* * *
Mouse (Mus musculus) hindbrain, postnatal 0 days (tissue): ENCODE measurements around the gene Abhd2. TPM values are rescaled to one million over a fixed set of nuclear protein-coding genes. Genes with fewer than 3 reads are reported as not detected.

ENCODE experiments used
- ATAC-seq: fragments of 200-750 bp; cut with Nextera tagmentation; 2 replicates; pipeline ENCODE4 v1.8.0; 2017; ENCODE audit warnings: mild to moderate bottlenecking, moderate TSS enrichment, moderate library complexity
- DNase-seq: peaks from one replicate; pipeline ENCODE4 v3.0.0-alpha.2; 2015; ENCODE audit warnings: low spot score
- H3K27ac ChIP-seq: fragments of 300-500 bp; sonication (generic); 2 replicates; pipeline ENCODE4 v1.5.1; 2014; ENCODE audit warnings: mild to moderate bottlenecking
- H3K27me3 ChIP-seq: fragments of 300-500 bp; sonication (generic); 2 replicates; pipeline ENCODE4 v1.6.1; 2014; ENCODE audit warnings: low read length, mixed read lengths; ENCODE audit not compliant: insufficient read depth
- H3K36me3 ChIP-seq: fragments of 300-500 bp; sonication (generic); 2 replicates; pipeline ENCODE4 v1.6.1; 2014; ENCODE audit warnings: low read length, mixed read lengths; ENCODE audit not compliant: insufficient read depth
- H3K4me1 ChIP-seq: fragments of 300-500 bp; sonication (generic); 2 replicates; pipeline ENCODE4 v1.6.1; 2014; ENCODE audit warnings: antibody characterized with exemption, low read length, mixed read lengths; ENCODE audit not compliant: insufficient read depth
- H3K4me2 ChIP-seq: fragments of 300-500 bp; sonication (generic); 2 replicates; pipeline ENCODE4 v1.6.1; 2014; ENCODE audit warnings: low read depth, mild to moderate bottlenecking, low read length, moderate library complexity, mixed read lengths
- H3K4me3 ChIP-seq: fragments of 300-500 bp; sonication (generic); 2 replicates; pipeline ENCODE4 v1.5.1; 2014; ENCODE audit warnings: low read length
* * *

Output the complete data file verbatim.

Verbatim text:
Mouse (Mus musculus) hindbrain, postnatal 0 days (tissue): ENCODE measurements around the gene Abhd2. TPM values are rescaled to one million over a fixed set of nuclear protein-coding genes. Genes with fewer than 3 reads are reported as not detected.

ENCODE experiments used
- ATAC-seq: fragments of 200-750 bp; cut with Nextera tagmentation; 2 replicates; pipeline ENCODE4 v1.8.0; 2017; ENCODE audit warnings: mild to moderate bottlenecking, moderate TSS enrichment, moderate library complexity
- DNase-seq: peaks from one replicate; pipeline ENCODE4 v3.0.0-alpha.2; 2015; ENCODE audit warnings: low spot score
- H3K27ac ChIP-seq: fragments of 300-500 bp; sonication (generic); 2 replicates; pipeline ENCODE4 v1.5.1; 2014; ENCODE audit warnings: mild to moderate bottlenecking
- H3K27me3 ChIP-seq: fragments of 300-500 bp; sonication (generic); 2 replicates; pipeline ENCODE4 v1.6.1; 2014; ENCODE audit warnings: low read length, mixed read lengths; ENCODE audit not compliant: insufficient read depth
- H3K36me3 ChIP-seq: fragments of 300-500 bp; sonication (generic); 2 replicates; pipeline ENCODE4 v1.6.1; 2014; ENCODE audit warnings: low read length, mixed read lengths; ENCODE audit not compliant: insufficient read depth
- H3K4me1 ChIP-seq: fragments of 300-500 bp; sonication (generic); 2 replicates; pipeline ENCODE4 v1.6.1; 2014; ENCODE audit warnings: antibody characterized with exemption, low read length, mixed read lengths; ENCODE audit not compliant: insufficient read depth
- H3K4me2 ChIP-seq: fragments of 300-500 bp; sonication (generic); 2 replicates; pipeline ENCODE4 v1.6.1; 2014; ENCODE audit warnings: low read depth, mild to moderate bottlenecking, low read length, moderate library complexity, mixed read lengths
- H3K4me3 ChIP-seq: fragments of 300-500 bp; sonication (generic); 2 replicates; pipeline ENCODE4 v1.5.1; 2014; ENCODE audit warnings: low read length